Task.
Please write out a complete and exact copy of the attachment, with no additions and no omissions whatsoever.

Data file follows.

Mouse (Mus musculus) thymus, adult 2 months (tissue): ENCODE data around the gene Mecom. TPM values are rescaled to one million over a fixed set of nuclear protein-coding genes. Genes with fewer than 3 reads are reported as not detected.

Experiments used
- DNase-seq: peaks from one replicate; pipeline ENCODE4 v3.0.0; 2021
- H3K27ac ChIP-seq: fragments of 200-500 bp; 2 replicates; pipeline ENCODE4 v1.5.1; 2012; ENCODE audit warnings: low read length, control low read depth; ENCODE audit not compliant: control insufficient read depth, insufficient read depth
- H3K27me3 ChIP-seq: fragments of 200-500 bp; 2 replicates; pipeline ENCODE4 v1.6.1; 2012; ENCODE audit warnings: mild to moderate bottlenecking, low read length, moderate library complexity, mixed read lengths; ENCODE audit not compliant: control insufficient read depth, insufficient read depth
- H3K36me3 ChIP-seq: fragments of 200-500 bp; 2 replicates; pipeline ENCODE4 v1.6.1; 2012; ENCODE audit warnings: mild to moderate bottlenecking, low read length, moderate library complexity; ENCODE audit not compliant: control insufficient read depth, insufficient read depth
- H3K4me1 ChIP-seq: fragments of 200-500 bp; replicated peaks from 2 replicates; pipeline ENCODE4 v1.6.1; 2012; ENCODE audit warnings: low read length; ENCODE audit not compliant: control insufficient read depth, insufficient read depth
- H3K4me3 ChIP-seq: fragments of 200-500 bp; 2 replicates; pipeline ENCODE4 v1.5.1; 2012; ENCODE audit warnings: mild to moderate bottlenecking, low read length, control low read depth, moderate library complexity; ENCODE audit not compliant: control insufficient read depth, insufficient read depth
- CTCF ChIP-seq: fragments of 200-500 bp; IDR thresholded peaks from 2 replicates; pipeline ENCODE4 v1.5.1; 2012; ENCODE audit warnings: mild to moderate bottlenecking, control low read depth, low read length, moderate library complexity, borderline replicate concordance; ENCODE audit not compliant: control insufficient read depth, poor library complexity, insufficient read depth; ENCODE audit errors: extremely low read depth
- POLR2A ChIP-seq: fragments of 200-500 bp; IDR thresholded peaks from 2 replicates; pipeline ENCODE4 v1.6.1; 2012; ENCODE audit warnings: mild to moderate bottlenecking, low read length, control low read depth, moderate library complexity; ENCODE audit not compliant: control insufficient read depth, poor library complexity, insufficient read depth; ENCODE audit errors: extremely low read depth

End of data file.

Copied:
Mouse (Mus musculus) thymus, adult 2 months (tissue): ENCODE data around the gene Mecom. TPM values are rescaled to one million over a fixed set of nuclear protein-coding genes. Genes with fewer than 3 reads are reported as not detected.

Experiments used
- DNase-seq: peaks from one replicate; pipeline ENCODE4 v3.0.0; 2021
- H3K27ac ChIP-seq: fragments of 200-500 bp; 2 replicates; pipeline ENCODE4 v1.5.1; 2012; ENCODE audit warnings: low read length, control low read depth; ENCODE audit not compliant: control insufficient read depth, insufficient read depth
- H3K27me3 ChIP-seq: fragments of 200-500 bp; 2 replicates; pipeline ENCODE4 v1.6.1; 2012; ENCODE audit warnings: mild to moderate bottlenecking, low read length, moderate library complexity, mixed read lengths; ENCODE audit not compliant: control insufficient read depth, insufficient read depth
- H3K36me3 ChIP-seq: fragments of 200-500 bp; 2 replicates; pipeline ENCODE4 v1.6.1; 2012; ENCODE audit warnings: mild to moderate bottlenecking, low read length, moderate library complexity; ENCODE audit not compliant: control insufficient read depth, insufficient read depth
- H3K4me1 ChIP-seq: fragments of 200-500 bp; replicated peaks from 2 replicates; pipeline ENCODE4 v1.6.1; 2012; ENCODE audit warnings: low read length; ENCODE audit not compliant: control insufficient read depth, insufficient read depth
- H3K4me3 ChIP-seq: fragments of 200-500 bp; 2 replicates; pipeline ENCODE4 v1.5.1; 2012; ENCODE audit warnings: mild to moderate bottlenecking, low read length, control low read depth, moderate library complexity; ENCODE audit not compliant: control insufficient read depth, insufficient read depth
- CTCF ChIP-seq: fragments of 200-500 bp; IDR thresholded peaks from 2 replicates; pipeline ENCODE4 v1.5.1; 2012; ENCODE audit warnings: mild to moderate bottlenecking, control low read depth, low read length, moderate library complexity, borderline replicate concordance; ENCODE audit not compliant: control insufficient read depth, poor library complexity, insufficient read depth; ENCODE audit errors: extremely low read depth
- POLR2A ChIP-seq: fragments of 200-500 bp; IDR thresholded peaks from 2 replicates; pipeline ENCODE4 v1.6.1; 2012; ENCODE audit warnings: mild to moderate bottlenecking, low read length, control low read depth, moderate library complexity; ENCODE audit not compliant: control insufficient read depth, poor library complexity, insufficient read depth; ENCODE audit errors: extremely low read depth